So let me add some rather more sceptical thoughts to Brian’s view that the sacking of Daithi McKay is in itself a positive. For a start, the speed with which Sinn Fein investigated, and then had North Antrim MLA self-dispatch contrasts with the lack of one when more senior careers were on the line.
I won’t detain readers with the plethora of conspiracy theories emerging around who leaked the material or indeed why, but Sinn Fein moved uncharacteristically quickly to punish one of their own, by taking the rather drastic step of having him step down as an MLA.
As Malachi O’Doherty notes, whilst such ruthlessness may be commendable in terms of the fairly low standards of Stormont (where, as alluded to yesterday) no one ever resigns for anything, ever, the casual way the party burns through younger talent is alarming.
Martin McGuinness might be personally appalled at the behaviour of McKay, if we are to believe he knew nothing about it. But he can not be anything but sorry to have lost him.
If the best service a member can give a party is to take the bullet for it, to absorb the full blame for a little mischief, then that is too high a price paid this time for too little gain.
What was the gain after all, but to enable a truculent loyalist, Jamie Bryson, to make allegations against the then First Minister Peter Robinson? This was hardly even a poke in the eye for Robinson.
Maybe those who planned the attack on him had higher hopes than that the whole thing would blow over and get lost in the welter of last year’s more interesting news. Maybe there was a threat of other disclosures implied in it. But it seems the party that has taken a real hit is Sinn Fein itself.
It does have a utility. Breaking in the silly season, McKay’s hasty dispatch may not be news by the time the political season comes around again. With Bryson now publicly threatening to do something similar to the DUP both government parties have an interest in not spinning this out.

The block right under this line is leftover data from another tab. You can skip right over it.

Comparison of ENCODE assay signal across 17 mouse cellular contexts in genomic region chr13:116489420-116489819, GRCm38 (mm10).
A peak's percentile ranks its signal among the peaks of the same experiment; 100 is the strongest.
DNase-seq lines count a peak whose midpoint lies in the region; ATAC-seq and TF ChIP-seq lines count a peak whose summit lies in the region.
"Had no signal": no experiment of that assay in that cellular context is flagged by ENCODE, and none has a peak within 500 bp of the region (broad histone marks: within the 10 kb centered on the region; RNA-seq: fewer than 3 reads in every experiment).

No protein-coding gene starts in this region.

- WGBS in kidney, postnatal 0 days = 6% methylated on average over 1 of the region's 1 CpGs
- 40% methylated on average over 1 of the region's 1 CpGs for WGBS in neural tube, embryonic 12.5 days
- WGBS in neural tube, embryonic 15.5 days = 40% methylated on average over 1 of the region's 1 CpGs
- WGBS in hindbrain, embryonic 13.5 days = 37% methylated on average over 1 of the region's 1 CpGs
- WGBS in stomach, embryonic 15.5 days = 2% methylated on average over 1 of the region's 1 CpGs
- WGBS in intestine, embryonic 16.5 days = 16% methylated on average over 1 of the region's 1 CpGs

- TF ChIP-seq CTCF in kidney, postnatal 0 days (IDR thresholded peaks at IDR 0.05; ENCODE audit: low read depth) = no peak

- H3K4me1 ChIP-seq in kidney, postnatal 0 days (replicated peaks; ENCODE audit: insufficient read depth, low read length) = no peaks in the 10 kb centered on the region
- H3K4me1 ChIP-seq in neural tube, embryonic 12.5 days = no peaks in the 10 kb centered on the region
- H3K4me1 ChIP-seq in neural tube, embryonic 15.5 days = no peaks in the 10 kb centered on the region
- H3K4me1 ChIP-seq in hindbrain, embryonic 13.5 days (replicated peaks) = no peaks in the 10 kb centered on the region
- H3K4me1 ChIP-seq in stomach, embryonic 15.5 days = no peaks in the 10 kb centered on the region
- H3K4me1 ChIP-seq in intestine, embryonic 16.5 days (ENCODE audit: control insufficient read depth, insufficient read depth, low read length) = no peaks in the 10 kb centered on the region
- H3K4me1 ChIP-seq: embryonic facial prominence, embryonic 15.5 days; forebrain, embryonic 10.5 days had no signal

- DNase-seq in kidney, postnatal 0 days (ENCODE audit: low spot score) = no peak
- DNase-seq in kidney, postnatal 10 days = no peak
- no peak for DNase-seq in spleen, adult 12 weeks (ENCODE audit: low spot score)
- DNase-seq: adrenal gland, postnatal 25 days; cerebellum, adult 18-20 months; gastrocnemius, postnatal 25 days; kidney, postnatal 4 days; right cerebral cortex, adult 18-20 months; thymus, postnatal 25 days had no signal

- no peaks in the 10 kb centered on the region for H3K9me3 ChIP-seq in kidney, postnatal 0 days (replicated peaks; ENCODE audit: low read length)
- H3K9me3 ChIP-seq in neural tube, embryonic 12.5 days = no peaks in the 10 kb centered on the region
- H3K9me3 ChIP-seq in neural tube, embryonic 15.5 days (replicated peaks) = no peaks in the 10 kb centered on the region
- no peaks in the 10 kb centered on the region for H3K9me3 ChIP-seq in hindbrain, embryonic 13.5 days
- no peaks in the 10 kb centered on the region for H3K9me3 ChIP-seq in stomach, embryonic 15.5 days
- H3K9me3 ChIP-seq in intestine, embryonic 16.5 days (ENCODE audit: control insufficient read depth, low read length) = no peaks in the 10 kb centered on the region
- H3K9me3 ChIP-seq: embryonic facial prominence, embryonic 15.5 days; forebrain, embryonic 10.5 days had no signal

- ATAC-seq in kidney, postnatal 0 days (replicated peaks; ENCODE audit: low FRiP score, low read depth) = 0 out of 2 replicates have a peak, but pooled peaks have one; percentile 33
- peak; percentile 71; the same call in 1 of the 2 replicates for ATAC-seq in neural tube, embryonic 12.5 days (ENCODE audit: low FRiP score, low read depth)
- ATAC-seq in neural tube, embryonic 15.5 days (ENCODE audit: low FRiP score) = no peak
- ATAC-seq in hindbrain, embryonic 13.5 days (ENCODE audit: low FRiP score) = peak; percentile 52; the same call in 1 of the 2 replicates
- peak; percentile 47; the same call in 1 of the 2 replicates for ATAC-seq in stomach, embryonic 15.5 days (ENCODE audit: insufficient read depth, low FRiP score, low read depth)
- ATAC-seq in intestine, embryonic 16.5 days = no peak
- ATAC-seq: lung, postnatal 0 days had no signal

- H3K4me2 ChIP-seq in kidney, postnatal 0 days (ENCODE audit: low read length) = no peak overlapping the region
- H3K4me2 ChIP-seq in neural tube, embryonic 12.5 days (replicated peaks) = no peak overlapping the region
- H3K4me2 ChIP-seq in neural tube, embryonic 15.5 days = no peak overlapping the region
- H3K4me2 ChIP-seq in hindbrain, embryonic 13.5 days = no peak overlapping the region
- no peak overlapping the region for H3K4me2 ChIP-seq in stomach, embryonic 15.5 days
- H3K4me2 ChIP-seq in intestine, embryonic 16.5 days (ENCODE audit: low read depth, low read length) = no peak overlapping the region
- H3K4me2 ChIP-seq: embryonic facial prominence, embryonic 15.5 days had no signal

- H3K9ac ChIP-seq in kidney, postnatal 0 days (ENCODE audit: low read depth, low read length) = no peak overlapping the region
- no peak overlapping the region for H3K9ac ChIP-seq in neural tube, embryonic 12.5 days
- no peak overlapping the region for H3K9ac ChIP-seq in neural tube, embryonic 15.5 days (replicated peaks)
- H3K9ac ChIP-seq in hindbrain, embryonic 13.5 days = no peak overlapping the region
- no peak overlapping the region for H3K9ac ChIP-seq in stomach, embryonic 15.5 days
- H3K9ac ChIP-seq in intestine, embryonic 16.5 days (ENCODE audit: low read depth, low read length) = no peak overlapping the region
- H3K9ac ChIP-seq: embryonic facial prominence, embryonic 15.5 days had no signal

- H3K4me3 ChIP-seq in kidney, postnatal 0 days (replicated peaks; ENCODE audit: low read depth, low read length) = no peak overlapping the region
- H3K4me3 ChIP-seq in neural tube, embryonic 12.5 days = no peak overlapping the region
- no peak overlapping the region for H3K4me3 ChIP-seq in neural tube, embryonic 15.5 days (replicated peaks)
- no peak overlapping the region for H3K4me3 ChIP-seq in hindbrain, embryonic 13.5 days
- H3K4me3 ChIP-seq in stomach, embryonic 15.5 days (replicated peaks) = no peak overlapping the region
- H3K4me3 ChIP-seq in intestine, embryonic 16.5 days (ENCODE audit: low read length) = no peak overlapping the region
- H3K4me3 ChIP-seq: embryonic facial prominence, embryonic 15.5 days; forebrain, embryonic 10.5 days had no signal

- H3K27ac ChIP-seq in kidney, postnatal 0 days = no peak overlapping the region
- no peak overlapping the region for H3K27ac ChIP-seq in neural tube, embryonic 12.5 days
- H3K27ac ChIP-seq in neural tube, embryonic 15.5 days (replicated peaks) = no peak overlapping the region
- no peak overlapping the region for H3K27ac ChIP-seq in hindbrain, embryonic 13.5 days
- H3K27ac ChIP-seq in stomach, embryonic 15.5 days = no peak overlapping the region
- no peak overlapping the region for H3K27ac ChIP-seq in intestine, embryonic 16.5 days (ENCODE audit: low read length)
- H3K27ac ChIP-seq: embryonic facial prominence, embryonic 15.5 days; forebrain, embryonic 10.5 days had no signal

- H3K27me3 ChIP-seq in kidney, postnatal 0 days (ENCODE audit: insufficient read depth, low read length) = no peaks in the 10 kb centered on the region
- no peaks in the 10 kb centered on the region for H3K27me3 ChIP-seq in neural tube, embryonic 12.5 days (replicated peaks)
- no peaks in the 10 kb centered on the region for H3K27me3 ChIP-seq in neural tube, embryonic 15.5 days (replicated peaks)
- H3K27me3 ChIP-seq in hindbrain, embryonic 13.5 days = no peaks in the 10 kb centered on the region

More to the point, in bundling McKay out of the Assembly Sinn Fein have potentially blunted the capacity of Opposition parties to hold a proper inquiry into the misconduct of a serious, parliamentary inquiry.
As Colum Eastwood notes, “Sinn Fein don’t do lone wolves, they do scapegoats”. In the same statement, he posits five questions (now more problematic to ask now McKay’s Stormont desk is cleared):
1. What other witnesses did Sinn Féin MLA Daithí McKay & Sinn Féin adviser Thomas O’Hara coach prior to their appearance at NAMA inquiry?
2. Did the Finance Minister Máirtín Ó Muilleoir receive any communication from either the Committee Chair Daithí McKay or Thomas O’Hara to ensure that Jamie Bryson’s evidence was heard in open session?
3. Was the current Finance Minister Máirtín Ó Muilleoir prepped in advance of Jamie Bryson’s choreographed appearance at the Stormont Finance Committee?
4. Did Finance Minister Máirtín Ó Muilleoir receive any communication from McKay or O’Hara with regard to the appearance of any other witnesses?
5. When was Joint First Minister Martin McGuinness made aware of these allegations and what precise steps did he take once he found out? How many members of Sinn Féin did he speak to?
Mike Nesbitt has called for a proper investigation…
… it begs the question – was Daithi McKay on a solo run or was it a Sinn Fein operation sanctioned from the top? Certainly the long-standing culture within Sinn Fein is one of centralised control and not of solo runs.
“We also need to know if Martin McGuinness knew about this. Who else in Sinn Fein did and who gave it the go-ahead? And what does Martin McGuinness’s colleague Arlene Foster have to say about it?
“It certainly doesn’t say a lot for their working relationship or the prospect of the First Ministers’ working relationship, given that trust appears to be a very scarce commodity indeed.
But, as David noted on last night’s Evening Extra, this is a test for the Opposition….
As he also observes, what the Opposition wants is not necessarily what the opposition will get. But since it looks like elements of the DUP have also been playing footsie with Mr Bryson, so getting the framing right early could well pay dividends later.
Mick is founding editor of Slugger. He has written papers on the impacts of the Internet on politics and the wider media and is a regular guest and speaking events across Ireland, the UK and Europe. Twitter: @MickFealty